About the study

In the present study, researchers aimed to develop and test an LLM based on the Generative Pre-trained Transformer 4 (GPT-4) framework as a means of automating the scientific review process. Their model focuses on key aspects, including the significance and novelty of the research under review, potential reasons for acceptance or rejection of a manuscript for publication, and suggestions for research/manuscript improvement. They combined a retrospective and prospective user study to train and subsequently validate their model, the latter of which involved feedback from eminent scientists in various fields of research.

Data for the retrospective study was collected from 15 journals under the Nature group umbrella. Papers were sourced between January 1, 2022, and June 17, 2023, and included 3.096 manuscripts comprising 8,745 individual reviews. Data was additionally collected from the International Conference on Learning Representations (ICLR), a machine-learning-centric publication that employs an open review policy allowing researchers to access accepted and notably rejected manuscripts. For this work, the ICLR dataset comprised 1,709 manuscripts and 6,506 reviews. All manuscripts were retrieved and compiled using the OpenReview API.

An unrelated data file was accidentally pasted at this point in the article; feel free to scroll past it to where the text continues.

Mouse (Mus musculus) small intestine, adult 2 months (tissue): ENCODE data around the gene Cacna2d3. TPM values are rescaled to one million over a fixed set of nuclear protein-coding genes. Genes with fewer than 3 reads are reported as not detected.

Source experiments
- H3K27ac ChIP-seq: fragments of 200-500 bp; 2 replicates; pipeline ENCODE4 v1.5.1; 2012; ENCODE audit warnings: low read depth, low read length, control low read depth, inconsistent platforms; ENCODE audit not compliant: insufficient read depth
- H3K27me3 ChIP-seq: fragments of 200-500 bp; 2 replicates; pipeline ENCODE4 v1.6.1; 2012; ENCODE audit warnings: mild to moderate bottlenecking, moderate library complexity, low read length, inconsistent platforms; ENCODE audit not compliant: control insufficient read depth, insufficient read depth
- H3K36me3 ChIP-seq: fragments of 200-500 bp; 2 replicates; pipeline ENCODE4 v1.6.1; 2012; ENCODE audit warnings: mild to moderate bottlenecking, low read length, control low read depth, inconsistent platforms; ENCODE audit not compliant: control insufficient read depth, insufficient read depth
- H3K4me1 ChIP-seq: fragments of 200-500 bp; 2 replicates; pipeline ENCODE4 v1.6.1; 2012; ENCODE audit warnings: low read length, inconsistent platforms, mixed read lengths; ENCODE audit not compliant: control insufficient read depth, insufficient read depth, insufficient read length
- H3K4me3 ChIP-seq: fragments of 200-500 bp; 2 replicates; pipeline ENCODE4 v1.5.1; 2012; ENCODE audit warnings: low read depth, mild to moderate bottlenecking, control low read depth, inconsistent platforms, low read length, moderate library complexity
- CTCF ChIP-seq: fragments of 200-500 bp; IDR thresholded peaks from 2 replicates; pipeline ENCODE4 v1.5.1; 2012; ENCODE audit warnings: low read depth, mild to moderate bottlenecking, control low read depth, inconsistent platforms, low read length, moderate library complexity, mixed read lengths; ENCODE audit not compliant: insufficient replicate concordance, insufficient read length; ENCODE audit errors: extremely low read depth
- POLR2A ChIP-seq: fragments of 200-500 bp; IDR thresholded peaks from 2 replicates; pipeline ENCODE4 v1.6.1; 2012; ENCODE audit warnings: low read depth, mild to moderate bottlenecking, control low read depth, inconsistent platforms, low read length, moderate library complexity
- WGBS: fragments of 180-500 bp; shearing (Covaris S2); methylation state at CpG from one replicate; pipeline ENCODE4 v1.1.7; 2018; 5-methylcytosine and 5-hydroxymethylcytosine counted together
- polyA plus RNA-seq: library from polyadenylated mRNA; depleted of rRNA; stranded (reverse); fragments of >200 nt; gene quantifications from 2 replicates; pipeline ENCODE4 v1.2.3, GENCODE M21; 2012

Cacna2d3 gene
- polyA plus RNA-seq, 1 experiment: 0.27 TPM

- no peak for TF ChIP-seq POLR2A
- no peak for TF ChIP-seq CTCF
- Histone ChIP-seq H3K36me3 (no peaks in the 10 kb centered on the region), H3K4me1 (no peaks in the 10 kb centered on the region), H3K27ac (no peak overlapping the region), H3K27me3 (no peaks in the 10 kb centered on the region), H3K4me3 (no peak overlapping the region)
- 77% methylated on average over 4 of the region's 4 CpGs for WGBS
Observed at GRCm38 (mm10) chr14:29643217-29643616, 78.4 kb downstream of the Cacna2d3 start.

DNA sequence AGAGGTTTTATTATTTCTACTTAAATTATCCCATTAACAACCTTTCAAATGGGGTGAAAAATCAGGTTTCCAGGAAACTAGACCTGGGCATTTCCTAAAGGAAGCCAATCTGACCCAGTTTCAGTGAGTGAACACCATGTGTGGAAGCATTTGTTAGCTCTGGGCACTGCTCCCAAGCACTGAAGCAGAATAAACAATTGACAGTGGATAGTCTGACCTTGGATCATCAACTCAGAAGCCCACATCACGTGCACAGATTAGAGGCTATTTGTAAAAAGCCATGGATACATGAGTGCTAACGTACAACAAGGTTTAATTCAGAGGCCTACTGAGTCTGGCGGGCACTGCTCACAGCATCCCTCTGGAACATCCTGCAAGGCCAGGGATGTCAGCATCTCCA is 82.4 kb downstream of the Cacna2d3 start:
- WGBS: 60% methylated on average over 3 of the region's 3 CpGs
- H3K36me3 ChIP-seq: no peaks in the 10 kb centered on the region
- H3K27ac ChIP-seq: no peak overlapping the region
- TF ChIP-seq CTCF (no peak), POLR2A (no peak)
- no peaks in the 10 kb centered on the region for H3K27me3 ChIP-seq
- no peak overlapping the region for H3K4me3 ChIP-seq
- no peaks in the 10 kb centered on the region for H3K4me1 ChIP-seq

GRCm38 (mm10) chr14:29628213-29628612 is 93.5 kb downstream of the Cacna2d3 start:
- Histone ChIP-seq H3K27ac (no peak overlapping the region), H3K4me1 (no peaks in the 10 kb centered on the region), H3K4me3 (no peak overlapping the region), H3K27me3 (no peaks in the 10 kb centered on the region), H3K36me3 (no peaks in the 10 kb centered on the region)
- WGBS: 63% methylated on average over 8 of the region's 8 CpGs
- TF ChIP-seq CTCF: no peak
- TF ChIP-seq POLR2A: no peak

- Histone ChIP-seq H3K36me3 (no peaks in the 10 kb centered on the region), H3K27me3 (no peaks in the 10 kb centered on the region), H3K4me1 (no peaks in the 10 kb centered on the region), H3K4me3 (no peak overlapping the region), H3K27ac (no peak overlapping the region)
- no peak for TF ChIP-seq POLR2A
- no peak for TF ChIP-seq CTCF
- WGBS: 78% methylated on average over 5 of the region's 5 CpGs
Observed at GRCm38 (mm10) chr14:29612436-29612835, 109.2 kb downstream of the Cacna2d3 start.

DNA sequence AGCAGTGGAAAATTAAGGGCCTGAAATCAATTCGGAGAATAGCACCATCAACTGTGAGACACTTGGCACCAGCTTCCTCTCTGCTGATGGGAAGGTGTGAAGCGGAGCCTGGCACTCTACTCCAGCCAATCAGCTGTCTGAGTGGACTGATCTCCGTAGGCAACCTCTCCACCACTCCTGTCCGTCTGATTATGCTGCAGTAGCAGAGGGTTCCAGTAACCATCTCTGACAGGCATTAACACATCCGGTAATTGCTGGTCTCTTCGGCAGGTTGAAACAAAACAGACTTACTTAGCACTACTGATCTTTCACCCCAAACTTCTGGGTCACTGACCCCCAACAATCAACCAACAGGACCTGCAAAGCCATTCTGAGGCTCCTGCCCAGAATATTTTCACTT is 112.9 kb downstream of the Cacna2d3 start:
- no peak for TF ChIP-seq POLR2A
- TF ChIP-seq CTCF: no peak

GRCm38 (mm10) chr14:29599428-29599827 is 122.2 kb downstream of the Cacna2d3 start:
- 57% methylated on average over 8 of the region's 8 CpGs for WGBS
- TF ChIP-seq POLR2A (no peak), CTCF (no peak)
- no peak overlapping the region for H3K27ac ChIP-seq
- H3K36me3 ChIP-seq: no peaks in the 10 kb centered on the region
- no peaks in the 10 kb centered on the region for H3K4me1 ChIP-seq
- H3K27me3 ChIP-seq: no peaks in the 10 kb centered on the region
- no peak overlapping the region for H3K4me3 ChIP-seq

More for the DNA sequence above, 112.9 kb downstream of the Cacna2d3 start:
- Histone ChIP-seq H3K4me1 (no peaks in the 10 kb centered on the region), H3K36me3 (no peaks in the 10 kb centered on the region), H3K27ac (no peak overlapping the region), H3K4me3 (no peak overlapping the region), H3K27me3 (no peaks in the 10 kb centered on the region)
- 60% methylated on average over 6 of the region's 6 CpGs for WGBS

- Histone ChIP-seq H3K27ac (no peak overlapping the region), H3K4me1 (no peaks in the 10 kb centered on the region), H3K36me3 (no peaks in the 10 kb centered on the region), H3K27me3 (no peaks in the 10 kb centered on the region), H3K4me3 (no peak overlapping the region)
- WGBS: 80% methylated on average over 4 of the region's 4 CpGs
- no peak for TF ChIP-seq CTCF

Model development began by building upon OpenAI’s GPT-4 framework by inputting manuscript data in PFD format and parsing this data using the ML-based ScienceBeam PDF parser. Since GPT-4 constrains input data to a maximum of 8,192 tokens, the 6,500 tokens obtained from the initial publication (Title, abstract, keywords, etc.) screen were used for downstream analyses. These tokens exceed ICLR’s token average (5,841.46), and approximately half of Nature’s (12,444.06) was used for model training. GPT-4 was coded to provide feedback for each analyzed paper in a single pass.

Researchers developed a two-stage comment-matching pipeline to investigate the overlap between feedback from the model and human sources. Stage 1 involved an extractive text summarization approach, wherein a JavaScript Object Notation (JSON) output was generated to differentially weight specific/key points in manuscripts, highlighting reviewer criticisms. Stage 2 employed semantic text matching, wherein JSONs obtained from both the model and human reviewers were inputted and compared.